References Cited in the file of this patent UNITED STATES PATENTS Thomas June 27, 1944 Castner et a1 Dec. 15, 1953 Wetzel Mar. 22, 1955 Hughes Nov. 5, 1957

Patent Citations
Cited PatentFiling datePublication dateApplicantTitle
US2352236 *Mar 31, 1941Jun 27, 1944Universal Oil Prod CoTreatment of hydrocarbons
US2662843 *May 25, 1951Dec 15, 1953Shell DevShale oil refining
US2704758 *Nov 22, 1949Mar 22, 1955Houdry Process CorpPyrolytic hydrogemnolysis of nitrogen bases
US2812291 *Dec 4, 1952Nov 5, 1957Hughes By Product Coke Oven CoBroad oven for treating acid hydrocarbon sludges
Referenced by
Citing PatentFiling datePublication dateApplicantTitle
US3085061 *May 20, 1959Apr 9, 1963Exxon Research Engineering CoShale oil refining process
US3123550 *Jun 20, 1960Mar 3, 1964 Distillate
US3544449 *Dec 3, 1968Dec 1, 1970Cities Service Res & Dev CoRemoving tetrahydrofuran insolubles from a hydrogenation feedstock
US3695354 *Mar 30, 1970Oct 3, 1972Shell Oil CoHalogenating extraction of oil from oil shale
US3941679 *Apr 12, 1974Mar 2, 1976Otisca Industries Ltd.Separation of hydrocarbonaceous substances from mineral solids
US4202757 *Jul 14, 1978May 13, 1980Future Research, Inc.Coal liquification process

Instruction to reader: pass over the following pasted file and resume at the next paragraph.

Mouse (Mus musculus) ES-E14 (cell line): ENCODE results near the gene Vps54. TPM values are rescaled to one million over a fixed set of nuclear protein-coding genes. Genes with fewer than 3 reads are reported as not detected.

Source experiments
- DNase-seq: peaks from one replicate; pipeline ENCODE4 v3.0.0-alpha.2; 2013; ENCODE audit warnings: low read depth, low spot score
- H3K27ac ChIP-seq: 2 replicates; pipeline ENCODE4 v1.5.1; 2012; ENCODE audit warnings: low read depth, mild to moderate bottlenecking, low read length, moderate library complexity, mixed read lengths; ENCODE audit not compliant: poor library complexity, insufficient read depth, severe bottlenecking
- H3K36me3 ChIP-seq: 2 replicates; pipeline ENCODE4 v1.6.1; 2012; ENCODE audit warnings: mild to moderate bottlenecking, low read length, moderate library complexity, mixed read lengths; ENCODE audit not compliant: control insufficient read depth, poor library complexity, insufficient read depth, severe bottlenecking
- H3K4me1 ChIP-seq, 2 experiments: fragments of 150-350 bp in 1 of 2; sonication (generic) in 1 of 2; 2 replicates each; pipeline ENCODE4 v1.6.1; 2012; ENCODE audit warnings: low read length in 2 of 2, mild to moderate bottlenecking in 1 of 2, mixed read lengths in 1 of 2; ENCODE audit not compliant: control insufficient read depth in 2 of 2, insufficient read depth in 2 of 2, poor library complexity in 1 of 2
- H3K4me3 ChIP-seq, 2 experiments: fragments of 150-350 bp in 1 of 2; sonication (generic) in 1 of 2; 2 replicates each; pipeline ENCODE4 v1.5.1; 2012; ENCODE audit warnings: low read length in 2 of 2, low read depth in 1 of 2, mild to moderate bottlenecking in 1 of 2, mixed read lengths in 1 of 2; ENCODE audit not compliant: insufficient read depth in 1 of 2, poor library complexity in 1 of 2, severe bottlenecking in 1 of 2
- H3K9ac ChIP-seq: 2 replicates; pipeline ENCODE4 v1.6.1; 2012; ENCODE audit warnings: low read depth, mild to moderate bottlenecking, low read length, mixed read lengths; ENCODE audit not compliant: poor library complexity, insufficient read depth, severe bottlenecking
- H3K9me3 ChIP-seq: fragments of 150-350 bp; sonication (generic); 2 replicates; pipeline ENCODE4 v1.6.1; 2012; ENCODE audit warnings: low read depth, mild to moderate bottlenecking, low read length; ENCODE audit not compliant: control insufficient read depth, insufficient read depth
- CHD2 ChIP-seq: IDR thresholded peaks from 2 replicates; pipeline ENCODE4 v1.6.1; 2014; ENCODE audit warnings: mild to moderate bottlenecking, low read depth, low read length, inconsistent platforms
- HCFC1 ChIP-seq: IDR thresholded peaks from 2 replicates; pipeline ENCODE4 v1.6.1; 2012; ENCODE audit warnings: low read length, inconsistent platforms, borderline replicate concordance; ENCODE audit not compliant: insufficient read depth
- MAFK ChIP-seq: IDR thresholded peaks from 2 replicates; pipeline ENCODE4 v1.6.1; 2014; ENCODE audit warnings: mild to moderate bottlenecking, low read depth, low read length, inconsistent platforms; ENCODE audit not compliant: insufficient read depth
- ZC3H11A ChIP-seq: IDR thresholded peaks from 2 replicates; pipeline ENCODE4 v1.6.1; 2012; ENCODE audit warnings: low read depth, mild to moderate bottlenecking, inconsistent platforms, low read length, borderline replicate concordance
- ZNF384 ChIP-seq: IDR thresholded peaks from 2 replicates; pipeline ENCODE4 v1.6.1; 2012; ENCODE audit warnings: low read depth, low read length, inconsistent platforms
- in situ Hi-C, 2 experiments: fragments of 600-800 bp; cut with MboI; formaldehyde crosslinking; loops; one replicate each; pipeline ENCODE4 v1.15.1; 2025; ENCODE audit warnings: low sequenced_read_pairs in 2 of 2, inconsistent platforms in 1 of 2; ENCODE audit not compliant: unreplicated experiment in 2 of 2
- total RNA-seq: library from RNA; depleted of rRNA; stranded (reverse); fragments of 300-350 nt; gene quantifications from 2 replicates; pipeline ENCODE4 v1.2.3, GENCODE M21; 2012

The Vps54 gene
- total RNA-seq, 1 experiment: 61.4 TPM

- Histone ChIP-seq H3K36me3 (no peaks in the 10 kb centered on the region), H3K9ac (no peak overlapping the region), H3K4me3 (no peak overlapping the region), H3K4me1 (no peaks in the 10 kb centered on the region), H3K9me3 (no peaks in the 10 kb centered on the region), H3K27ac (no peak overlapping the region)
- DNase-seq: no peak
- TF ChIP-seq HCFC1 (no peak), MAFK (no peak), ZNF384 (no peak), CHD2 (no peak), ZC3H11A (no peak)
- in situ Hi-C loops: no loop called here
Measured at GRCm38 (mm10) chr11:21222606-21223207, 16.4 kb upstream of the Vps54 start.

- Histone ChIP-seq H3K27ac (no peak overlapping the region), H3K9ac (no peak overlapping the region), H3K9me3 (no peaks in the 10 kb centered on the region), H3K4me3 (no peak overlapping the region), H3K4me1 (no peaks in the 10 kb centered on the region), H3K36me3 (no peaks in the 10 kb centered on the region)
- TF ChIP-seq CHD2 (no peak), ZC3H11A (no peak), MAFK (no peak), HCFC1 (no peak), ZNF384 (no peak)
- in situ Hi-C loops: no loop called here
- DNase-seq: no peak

US4231858 *Jun 15, 1978Nov 4, 1980Suntech, Inc.Processing shale oil to jet fuel
US4325787 *Jul 31, 1980Apr 20, 1982Georgia Oil And Gas CompanyApparatus for retorting comminuted oil shale
US4338186 *Nov 17, 1980Jul 6, 1982Suntech, Inc.Hydrotreatment, hydrocracking
US4369107 *Jun 19, 1981Jan 18, 1983Amendola Steven CSeparation of super-acid in a coal liquification process
US4396487 *Nov 10, 1980Aug 2, 1983Georgia Oil & Gas CompanyProcess for retorting oil shale and the like
US4457830 *Dec 28, 1981Jul 3, 1984Hri, Inc.Catalytic cracking
US4566964 *Jul 2, 1985Jan 28, 1986Texaco Inc.Method of recovering hydrocarbon from oil shale
US5254531 *Jan 21, 1992Oct 19, 1993Henkel Kommanditgesellschaft Auf AktienOleophilic basic amine compounds as an additive for invert drilling muds
WO1980000258A1 *Jun 29, 1979Feb 21, 1980S AmendolaCoal liquefication process
Classifications
U.S. Classification208/430, 208/87, 208/435, 208/254.00H, 208/90
International ClassificationC10G17/02, C10G1/00, C10G21/00, C10G17/00
Cooperative ClassificationC10G17/02, C10G1/002, C10G21/00
European ClassificationC10G17/02, C10G21/00, C10G1/00B